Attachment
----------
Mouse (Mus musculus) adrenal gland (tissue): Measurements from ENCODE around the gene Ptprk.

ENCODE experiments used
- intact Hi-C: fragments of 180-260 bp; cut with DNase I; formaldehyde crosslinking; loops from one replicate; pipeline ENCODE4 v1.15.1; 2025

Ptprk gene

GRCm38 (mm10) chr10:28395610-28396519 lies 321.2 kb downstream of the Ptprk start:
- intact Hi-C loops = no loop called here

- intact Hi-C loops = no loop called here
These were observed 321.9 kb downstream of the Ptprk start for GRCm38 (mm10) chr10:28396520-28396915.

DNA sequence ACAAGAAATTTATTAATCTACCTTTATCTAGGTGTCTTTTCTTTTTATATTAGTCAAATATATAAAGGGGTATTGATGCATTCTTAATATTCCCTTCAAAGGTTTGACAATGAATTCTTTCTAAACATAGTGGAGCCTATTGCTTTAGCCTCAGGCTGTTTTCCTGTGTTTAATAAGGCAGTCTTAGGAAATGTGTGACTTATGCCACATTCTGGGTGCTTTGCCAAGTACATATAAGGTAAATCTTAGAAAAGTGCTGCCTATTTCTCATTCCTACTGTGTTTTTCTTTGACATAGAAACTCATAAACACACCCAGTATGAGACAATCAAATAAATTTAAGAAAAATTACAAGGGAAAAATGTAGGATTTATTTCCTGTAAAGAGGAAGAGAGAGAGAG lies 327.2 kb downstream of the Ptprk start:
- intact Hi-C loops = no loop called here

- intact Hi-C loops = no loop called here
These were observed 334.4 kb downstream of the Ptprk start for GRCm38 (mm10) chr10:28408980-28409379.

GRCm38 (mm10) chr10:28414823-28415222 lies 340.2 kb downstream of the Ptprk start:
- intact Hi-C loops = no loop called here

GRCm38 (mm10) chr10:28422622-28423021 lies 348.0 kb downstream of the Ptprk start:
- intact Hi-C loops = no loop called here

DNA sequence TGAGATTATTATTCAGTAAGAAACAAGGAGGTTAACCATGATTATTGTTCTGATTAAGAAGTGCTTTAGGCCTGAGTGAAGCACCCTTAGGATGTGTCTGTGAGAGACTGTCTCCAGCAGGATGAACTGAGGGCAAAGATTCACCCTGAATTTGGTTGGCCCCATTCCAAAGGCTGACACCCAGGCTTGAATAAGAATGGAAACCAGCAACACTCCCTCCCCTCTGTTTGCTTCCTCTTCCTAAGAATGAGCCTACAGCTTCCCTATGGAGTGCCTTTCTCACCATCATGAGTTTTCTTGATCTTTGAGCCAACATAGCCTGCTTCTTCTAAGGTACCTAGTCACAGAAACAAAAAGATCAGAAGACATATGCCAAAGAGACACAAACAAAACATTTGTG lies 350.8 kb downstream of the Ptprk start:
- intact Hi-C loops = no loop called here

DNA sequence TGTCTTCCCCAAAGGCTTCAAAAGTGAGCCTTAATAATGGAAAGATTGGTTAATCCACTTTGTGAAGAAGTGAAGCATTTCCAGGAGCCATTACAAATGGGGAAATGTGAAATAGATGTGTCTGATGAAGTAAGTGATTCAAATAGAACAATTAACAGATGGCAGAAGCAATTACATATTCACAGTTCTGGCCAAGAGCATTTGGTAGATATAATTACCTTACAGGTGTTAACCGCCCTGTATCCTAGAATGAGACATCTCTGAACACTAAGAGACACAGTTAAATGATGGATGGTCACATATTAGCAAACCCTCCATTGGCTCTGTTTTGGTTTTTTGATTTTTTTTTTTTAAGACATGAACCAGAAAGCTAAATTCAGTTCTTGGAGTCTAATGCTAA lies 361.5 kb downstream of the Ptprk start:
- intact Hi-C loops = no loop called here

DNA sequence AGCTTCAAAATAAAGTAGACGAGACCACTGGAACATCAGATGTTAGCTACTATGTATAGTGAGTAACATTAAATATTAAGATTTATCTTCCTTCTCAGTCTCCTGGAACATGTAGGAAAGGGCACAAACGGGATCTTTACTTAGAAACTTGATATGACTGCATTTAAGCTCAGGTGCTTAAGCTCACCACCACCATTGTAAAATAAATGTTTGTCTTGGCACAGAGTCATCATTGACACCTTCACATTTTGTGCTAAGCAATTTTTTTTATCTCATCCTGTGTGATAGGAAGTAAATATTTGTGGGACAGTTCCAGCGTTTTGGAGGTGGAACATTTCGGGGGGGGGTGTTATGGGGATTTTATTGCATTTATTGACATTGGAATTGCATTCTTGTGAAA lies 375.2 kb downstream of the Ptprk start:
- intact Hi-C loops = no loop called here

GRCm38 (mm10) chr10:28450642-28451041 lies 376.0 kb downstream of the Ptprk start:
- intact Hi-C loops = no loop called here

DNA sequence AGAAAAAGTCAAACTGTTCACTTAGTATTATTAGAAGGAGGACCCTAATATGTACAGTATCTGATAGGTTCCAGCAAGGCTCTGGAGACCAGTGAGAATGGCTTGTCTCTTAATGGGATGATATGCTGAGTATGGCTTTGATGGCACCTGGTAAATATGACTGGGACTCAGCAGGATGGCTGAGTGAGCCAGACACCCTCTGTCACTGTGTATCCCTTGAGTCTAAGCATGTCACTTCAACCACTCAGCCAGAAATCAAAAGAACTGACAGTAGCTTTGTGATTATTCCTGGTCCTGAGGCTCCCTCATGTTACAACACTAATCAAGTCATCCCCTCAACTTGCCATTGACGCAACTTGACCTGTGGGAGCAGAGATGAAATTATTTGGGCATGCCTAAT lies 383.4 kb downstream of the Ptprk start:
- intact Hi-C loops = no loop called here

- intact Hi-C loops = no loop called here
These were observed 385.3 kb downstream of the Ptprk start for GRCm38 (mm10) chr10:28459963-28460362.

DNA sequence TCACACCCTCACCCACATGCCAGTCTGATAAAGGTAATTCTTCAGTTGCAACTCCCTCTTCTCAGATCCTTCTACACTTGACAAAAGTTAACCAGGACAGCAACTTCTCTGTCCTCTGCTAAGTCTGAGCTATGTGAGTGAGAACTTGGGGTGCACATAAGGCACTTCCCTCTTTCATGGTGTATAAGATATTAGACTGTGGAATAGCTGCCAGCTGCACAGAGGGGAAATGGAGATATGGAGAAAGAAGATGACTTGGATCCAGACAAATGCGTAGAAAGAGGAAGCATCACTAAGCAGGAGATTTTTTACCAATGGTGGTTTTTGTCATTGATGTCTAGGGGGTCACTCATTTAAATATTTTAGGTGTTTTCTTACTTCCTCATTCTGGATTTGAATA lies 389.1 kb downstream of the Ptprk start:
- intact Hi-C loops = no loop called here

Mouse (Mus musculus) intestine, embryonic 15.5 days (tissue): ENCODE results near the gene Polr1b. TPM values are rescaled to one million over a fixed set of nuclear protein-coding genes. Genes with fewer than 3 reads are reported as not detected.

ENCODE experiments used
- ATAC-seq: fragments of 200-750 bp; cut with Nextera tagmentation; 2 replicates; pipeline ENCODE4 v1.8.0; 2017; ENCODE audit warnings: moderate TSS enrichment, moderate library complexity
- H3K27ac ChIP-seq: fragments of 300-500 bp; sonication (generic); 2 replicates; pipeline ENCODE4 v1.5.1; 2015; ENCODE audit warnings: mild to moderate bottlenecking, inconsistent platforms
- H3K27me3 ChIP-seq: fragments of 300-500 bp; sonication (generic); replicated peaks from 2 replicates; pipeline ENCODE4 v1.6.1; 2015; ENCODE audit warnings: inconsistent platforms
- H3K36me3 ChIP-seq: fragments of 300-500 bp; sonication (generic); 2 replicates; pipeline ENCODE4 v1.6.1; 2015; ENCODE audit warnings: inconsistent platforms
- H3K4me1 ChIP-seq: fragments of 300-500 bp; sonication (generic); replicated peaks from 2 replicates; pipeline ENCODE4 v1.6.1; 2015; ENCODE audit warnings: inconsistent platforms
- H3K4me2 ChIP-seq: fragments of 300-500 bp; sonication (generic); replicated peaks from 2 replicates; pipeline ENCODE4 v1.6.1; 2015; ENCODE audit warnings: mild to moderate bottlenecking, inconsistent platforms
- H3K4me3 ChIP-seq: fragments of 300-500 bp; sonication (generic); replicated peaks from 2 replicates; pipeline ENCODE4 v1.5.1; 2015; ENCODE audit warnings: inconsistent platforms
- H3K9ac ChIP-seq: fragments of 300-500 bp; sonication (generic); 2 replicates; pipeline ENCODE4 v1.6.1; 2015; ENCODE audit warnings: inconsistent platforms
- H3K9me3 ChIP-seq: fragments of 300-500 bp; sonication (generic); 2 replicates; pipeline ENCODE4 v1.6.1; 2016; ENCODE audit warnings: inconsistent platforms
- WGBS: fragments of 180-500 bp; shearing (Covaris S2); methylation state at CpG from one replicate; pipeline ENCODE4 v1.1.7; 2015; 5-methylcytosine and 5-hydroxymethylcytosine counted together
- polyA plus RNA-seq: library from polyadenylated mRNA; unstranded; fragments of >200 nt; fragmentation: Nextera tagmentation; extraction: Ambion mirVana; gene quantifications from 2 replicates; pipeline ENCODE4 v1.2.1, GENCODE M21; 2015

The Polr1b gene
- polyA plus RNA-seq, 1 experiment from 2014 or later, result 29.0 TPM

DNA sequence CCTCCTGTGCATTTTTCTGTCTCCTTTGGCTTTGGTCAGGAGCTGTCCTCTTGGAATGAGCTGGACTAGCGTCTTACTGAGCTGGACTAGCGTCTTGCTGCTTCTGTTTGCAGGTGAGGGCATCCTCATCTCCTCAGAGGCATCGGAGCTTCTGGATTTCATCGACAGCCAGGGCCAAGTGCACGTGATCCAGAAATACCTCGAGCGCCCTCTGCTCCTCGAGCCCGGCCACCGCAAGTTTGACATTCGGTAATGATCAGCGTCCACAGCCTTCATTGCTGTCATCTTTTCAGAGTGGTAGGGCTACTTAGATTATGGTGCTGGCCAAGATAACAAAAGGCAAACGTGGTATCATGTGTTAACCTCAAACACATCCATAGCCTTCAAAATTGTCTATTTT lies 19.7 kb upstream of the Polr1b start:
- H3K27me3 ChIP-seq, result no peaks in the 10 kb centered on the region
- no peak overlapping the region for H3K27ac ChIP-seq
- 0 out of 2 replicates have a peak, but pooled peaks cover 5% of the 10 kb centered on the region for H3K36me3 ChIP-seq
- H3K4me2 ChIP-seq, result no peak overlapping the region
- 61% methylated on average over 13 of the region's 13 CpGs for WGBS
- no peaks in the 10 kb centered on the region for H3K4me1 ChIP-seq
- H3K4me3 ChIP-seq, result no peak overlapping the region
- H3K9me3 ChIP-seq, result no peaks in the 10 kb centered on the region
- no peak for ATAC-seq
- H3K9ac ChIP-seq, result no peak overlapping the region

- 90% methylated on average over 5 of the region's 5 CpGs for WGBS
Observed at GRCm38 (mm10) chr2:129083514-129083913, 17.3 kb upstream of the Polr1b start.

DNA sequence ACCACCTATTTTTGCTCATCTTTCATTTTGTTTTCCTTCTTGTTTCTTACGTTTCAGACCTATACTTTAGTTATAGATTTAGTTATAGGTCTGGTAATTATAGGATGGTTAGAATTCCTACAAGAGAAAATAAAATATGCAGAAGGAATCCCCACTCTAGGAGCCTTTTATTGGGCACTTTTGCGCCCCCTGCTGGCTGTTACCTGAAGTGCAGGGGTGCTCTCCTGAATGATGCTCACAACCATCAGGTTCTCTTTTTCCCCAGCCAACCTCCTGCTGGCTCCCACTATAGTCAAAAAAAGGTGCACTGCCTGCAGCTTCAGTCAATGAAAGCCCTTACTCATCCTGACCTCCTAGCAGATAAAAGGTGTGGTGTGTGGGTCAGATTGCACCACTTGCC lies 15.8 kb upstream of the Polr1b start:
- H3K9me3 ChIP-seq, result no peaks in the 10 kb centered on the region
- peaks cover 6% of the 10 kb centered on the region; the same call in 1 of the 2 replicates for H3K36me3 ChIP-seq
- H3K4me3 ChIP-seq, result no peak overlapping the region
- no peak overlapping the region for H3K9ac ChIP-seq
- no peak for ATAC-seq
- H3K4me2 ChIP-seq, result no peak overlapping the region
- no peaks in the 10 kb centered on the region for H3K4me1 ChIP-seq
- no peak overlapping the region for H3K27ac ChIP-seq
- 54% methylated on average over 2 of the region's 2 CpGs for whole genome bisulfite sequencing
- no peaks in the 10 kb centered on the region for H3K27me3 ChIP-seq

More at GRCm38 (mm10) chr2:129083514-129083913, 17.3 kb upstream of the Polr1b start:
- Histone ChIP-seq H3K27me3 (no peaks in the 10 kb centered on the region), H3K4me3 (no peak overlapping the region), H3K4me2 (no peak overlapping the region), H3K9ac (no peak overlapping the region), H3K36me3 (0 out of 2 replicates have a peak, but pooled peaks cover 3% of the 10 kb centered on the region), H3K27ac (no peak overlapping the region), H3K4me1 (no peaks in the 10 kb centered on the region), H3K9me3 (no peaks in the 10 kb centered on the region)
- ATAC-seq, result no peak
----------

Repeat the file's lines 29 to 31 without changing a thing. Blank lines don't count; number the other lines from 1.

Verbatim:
DNA sequence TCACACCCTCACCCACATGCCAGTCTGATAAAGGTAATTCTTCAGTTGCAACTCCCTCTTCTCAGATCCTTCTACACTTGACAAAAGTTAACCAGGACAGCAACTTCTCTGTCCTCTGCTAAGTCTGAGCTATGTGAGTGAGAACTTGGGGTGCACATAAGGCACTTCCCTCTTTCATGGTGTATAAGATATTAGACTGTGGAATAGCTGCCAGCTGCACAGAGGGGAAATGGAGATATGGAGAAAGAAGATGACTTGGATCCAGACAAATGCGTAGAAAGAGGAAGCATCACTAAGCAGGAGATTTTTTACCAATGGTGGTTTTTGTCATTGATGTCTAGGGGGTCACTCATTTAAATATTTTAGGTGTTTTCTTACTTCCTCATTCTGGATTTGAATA lies 389.1 kb downstream of the Ptprk start:
- intact Hi-C loops = no loop called here

Mouse (Mus musculus) intestine, embryonic 15.5 days (tissue): ENCODE results near the gene Polr1b. TPM values are rescaled to one million over a fixed set of nuclear protein-coding genes. Genes with fewer than 3 reads are reported as not detected.